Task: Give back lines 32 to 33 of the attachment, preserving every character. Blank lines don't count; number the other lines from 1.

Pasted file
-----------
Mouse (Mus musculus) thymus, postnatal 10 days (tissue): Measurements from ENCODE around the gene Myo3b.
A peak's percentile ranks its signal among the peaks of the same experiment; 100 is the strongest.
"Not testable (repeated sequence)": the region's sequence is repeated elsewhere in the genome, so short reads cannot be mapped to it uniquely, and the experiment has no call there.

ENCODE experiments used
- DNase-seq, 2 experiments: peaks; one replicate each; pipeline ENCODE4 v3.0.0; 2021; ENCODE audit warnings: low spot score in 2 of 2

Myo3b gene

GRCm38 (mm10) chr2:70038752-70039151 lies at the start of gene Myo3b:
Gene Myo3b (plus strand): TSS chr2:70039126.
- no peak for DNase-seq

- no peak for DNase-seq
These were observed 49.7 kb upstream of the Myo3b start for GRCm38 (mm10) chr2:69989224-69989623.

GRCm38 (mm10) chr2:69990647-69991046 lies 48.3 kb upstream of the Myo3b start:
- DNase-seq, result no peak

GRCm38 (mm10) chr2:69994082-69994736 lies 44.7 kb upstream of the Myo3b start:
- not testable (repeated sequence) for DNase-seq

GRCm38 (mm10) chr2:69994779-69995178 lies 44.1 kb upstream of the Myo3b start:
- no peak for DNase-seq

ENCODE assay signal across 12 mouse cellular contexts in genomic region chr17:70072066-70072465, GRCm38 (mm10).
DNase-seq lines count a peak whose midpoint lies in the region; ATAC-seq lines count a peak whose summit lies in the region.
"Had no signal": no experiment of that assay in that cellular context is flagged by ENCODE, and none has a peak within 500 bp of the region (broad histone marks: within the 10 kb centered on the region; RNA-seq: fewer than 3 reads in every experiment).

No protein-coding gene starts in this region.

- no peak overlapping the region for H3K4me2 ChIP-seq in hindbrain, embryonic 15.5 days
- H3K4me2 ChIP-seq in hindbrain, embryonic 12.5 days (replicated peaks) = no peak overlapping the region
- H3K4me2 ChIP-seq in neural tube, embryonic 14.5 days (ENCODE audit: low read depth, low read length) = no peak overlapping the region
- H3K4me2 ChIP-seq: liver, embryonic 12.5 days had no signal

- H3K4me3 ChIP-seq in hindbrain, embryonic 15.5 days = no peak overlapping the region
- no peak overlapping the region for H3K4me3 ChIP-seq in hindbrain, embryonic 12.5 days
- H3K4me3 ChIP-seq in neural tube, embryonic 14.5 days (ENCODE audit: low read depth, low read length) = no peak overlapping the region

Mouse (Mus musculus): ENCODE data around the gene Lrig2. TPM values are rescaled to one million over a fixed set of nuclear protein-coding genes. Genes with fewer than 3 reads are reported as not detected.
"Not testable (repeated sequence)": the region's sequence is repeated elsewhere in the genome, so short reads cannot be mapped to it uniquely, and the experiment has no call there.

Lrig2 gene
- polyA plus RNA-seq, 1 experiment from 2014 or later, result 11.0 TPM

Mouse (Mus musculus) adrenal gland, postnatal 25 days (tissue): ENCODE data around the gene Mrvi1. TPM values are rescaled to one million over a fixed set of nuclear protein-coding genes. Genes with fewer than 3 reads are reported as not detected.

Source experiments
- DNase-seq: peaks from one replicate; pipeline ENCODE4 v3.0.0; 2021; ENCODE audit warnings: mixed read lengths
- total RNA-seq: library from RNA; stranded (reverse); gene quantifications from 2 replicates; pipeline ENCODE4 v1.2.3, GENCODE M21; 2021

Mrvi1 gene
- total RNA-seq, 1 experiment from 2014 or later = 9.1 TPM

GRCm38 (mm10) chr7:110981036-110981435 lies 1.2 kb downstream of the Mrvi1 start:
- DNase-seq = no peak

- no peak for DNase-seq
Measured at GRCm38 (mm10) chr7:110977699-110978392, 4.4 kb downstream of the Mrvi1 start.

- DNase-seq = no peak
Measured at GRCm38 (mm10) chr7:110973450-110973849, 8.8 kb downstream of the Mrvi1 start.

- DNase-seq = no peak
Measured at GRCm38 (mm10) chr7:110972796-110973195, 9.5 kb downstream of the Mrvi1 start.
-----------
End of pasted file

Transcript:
- polyA plus RNA-seq, 1 experiment from 2014 or later, result 11.0 TPM

Mouse (Mus musculus) adrenal gland, postnatal 25 days (tissue): ENCODE data around the gene Mrvi1. TPM values are rescaled to one million over a fixed set of nuclear protein-coding genes. Genes with fewer than 3 reads are reported as not detected.